Introducing Wellbeing to Your Events

Introducing Wellbeing to Your Events

You may have heard of something called mental health and wellbeing over recent years, if not then where have you been hiding?

Without wanting to call it a hot topic, as something we all have and not a new thing or a trend, mental health conversations do not look like they will be losing momentum any time soon, and with more and more people recognising the importance of balance and self-care, it’s something that is increasing in importance when it comes to event design.

Approximately 1 in 6 people in any given week will be experiencing some kind of health issue that is linked to their mental health, and 1 in 7 people also identify as neurodivergent. That is approximately 15-20% of your event attendees that could do with a little something extra to enhance their event experience.

Don’t forget though what is good for the 20% is also good for and benefits ALL your attendees, even if they don’t know it yet.

So where can you start? Well, the event wellbeing directory will serve as a great resource tool for you to be able to source qualified and expert suppliers and speakers for your event, so make sure you keep an eye on this space, in the meantime we wanted to provide you with five key elements essential to the design of your event to make sure you have the basics covered.

You would not run an event without physical first aiders or medics on hand, so why would you consider running an event without a mental health first aider. Events can be overwhelming, tiring and triggering for many people, and panic and anxiety attacks can be common. It’s not just about mental health first aiders though, it is also about providing a space for quick decompression and for the first aid to be delivered discretely and privately, and a quiet room works perfectly for this. You can speak to organisations like EventWell who are experts in this essential service.

The days of providing one menu for everyone, with one vegetarian alternative are rapidly disappearing behind us. There are many people who choose to eat particularly diets, or who choose not to drink alcohol (but would still like a grown up drink) for the simple reason that they want to manage their health and wellbeing better. None of these are fads and they are almost certainly here to stay. The options that would allow people to make these choices whilst attending your event are endless, and it can make a really difference to their experience with you, and any decision to return to your event in the future.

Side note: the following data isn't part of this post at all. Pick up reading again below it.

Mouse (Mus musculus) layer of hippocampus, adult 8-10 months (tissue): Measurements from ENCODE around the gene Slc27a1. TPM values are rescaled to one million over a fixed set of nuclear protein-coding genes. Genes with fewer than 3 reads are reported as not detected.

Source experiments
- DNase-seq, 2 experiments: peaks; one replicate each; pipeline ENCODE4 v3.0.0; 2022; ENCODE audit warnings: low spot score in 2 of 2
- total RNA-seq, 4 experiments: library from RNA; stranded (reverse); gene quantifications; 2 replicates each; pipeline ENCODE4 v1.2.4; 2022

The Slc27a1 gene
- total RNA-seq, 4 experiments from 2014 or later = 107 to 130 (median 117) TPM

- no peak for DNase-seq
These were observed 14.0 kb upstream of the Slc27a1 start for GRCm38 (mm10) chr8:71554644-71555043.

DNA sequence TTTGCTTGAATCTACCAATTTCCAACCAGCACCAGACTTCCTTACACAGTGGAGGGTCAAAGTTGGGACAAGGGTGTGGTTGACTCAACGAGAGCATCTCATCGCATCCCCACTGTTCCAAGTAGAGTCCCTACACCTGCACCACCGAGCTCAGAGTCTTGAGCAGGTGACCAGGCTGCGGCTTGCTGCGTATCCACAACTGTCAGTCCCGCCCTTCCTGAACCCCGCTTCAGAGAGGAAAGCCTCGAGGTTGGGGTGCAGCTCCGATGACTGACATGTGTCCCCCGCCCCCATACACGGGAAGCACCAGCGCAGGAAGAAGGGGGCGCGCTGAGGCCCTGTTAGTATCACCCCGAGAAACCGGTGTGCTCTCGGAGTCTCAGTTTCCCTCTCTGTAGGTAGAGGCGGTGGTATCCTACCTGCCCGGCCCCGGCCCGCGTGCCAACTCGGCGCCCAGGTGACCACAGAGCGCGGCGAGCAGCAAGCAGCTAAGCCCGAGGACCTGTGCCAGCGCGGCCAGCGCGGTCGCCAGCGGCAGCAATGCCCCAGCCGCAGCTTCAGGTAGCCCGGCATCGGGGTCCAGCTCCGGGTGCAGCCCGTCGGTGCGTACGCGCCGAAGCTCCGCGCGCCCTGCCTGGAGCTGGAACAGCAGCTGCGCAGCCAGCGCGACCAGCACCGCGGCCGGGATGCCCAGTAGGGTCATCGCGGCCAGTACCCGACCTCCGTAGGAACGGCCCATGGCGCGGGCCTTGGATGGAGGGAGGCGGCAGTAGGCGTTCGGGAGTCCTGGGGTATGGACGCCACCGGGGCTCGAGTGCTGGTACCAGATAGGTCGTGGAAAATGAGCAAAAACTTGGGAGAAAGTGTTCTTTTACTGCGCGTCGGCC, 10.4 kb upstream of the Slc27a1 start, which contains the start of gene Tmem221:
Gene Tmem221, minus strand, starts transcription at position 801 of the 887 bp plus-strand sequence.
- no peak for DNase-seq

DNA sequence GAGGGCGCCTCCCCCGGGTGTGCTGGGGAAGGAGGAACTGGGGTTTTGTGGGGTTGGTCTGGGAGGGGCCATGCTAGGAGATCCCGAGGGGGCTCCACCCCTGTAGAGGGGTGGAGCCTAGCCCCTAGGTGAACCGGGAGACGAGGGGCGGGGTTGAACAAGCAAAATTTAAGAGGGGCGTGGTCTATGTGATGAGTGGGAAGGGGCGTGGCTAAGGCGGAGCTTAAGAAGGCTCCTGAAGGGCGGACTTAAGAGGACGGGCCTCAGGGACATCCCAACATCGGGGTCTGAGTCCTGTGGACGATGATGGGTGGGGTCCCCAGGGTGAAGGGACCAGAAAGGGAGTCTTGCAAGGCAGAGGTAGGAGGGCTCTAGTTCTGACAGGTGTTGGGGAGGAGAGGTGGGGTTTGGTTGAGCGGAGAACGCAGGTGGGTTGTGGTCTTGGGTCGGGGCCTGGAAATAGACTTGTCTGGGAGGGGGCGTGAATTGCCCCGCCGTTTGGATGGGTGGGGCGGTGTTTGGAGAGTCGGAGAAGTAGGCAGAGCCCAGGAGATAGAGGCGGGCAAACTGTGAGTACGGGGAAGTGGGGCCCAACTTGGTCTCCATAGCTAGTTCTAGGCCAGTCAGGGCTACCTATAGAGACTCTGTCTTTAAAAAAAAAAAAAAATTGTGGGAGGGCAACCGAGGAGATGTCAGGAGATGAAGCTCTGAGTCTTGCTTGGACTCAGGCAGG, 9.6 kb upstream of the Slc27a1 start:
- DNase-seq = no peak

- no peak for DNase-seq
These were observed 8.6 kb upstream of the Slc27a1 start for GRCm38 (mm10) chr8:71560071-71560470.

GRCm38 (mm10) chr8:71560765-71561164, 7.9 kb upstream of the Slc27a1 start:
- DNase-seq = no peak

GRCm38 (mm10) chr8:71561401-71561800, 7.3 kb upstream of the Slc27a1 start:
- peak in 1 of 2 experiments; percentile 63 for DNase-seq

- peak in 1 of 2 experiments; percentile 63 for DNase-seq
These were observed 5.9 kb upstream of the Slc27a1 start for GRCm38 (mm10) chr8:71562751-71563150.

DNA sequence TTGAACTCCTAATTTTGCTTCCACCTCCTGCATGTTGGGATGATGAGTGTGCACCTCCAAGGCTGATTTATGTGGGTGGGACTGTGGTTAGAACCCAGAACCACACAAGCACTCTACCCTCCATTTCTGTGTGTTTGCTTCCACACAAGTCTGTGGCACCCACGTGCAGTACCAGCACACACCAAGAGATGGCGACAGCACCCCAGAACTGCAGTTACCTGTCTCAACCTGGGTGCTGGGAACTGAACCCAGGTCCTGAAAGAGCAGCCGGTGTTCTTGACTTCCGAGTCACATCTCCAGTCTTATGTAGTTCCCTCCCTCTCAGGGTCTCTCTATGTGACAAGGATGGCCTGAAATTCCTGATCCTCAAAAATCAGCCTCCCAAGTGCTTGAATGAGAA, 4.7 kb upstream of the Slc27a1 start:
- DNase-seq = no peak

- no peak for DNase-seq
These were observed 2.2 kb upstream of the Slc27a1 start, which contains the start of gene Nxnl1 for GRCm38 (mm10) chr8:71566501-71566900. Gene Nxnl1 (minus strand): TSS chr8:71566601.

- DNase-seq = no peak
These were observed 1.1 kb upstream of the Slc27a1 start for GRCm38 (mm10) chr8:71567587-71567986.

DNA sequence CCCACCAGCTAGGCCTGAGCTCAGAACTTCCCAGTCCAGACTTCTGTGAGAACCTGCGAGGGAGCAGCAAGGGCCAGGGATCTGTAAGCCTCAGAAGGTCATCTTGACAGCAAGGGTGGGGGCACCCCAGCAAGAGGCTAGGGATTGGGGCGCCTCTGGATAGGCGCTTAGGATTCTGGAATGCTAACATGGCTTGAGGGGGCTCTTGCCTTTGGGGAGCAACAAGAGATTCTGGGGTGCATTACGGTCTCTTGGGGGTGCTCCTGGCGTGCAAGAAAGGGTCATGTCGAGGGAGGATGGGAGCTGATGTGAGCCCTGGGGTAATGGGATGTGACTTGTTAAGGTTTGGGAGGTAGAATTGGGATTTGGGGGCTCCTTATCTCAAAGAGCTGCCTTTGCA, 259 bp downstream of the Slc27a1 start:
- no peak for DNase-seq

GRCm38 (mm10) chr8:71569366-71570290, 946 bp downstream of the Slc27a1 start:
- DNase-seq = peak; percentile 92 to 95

Think about the length of your keynotes and any knowledge and educational sessions. One of the plus points of the virtual events we saw during the pandemic was the rise of the bitesize session, the short 15-20 minutes max, high quality and engaging session, rather than 60 minutes of monologue, and powerpoint slides. Our brains working memory only has the capacity to hold information for 10-20 minutes, and it is not until we sleep that the data or stimuli we have received during the day will be processed into our long term memory. Taking things back to basics the top reason for holding an event should be for the exchange and sharing of information. Help your attendees with this, ask speakers to keep slides to a minimum, use interaction tools, and repeat key messages, all to give data in the working memory the best possible chance, and avoid back to back sessions at all cost.

This one goes hand in hand with the above, as well as making sure the session lengths are nice and short, make sure that you are providing plenty of breaks too. The event planning days of the two breaks and one lunch are also rapidly disappearing. Allow your attendees time for their brain to rest, digest and recharge between sessions. Perhaps they can do this in the quiet room that you will put in place for them?

Working in events is pressured and at times incredibly stressful. A happy and calm event organiser makes for a happy and calm event, so make sure you are putting your own oxygen mask on first both in the lead up and on those all important event days. Taking breaks, eating nutritious balanced food, and drinking plenty of water are all vital steps that you can take to keep your own mental wellbeing and stress levels in check.

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